The Cuban Missile Crisis was a confrontation between the US and USSR concerning the latter’s deployment of ballistic missiles in Cuba and the former’s deployment of ballistic missiles in Turkey and Italy. The crisis, also called the October Crisis of 1962 or the Caribbean Crisis, was one of the closest moments during the Cold War when the two powers almost engaged in a full-scale nuclear war. As both sides prepared their citizens for doomsday, secret miscommunications escalated the conflict but at the end, successful diplomatic agreements ended the crisis. The events took place from October 16 to October 28, 1962.
Causes of the Crisis
In 1961, President Kennedy’s administration undertook the Bay of Pigs Invasion in Cuba that involved several CIA-sponsored US military personnel and counter-revolutionary forces mainly made up of Cuban exiles in the US. Fidel Castro defeated them within three days and in order to feel safe from possible future invasions, he solicited the help of the USSR. Soviet leader Nikita Khrushchev agreed to Castro’s request and construction of missile launch facilities began in Cuba. Prior to these events, USSR had promised not to arm Cuba with any missiles. According to the USSR, they agreed to Cuba’s request because of the presence of US missiles in Turkey and Italy, a position which the country believed made it vulnerable to a surprise US attack. There were initial warning signs that USSR was sending missiles to Cuba but President Kennedy ignored them until when a US spy plane took photographs of missiles and missile facilities in Cuba.
On October 16, 1962, US military chiefs advised President Kennedy to launch an airstrike on missile sites and invade Cuba. Kennedy refused to implement this advice but instead announced that the US Navy would intercept USSR ships supplying Cuba with the weapons on international waters. This plan too was risky because USSR would consider such a blockade as a provocation for war. The US thereafter called the blockade a “Quarantine” that would not affect transportation of basic needs. USSR responded angrily through a letter warning the US not to violate its freedom to international waters and air because such a violation would be an aggression which would push the country to pursue nuclear missile war. What followed was another intense six days of Cuba and USSR insisting that the weapons were for self-defense. On October 27, USSR shot down a US spy plane and on the same day, US dropped a small depth charge at a USSR nuclear submarine. The charge was meant to signal the submarine to come up but instead hit the vessel. The USSR commanders of the vessel tried to seek clarification but they were too deep under to communicate effectively with surface generals. They thought that war had begun and they prepared to launch a nuclear weapon. For such a launch to happen, all the three commanders had to make a unanimous decision, however, one decline to sign off the launch. By this time, the US military was of DEFCON 2 which is just a step away from a full-blown nuclear war, additionally, they set the metaphorical doomsday clock to one minute to midnight.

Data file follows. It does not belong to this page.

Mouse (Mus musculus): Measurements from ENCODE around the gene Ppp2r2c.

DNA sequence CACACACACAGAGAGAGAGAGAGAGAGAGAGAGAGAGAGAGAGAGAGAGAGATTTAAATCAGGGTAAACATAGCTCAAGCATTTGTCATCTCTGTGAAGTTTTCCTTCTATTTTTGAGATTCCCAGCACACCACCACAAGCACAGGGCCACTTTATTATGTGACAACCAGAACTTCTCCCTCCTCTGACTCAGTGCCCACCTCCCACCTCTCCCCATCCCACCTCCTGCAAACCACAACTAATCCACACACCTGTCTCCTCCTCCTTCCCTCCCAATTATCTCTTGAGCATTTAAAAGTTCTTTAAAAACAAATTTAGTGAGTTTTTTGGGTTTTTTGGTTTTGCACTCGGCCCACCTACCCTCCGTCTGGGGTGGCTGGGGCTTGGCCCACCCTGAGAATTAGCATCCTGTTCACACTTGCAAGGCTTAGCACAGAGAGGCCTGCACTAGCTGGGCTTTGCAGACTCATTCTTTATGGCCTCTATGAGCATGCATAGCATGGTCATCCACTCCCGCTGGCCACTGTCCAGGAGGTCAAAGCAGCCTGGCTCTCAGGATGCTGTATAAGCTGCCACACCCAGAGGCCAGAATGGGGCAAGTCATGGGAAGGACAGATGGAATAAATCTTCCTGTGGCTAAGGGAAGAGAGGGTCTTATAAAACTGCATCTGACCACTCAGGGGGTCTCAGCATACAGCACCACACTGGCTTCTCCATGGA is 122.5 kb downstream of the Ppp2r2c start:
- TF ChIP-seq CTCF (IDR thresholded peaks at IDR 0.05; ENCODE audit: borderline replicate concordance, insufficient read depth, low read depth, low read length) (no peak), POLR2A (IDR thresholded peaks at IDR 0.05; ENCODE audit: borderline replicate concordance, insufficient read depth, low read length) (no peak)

As the supremacy battles continued, there was also diplomatic negotiations taking place. US Attorney General Robert Kennedy met Soviet ambassador Anatoly Dobrynin and they agreed that the US would remove their missiles from Italy and Turkey and would also never invade Cuba. In return, the USSR agreed to invite the UN to inspect their withdrawal of weapons from Cuba. On October 28, USSR announced their intentions to remove missiles from Cuba putting to an end to the 13-day crisis. Initially, the US and USSR respectively criticized Robert Kennedy and Dobrynin for negotiating with the enemy but historians continue to praise their involvement that averted a nuclear war.
About the Author
Mark is a student at Maseno University and community commentator in Kenya. Mark also has interests in geography, African history, and international development.
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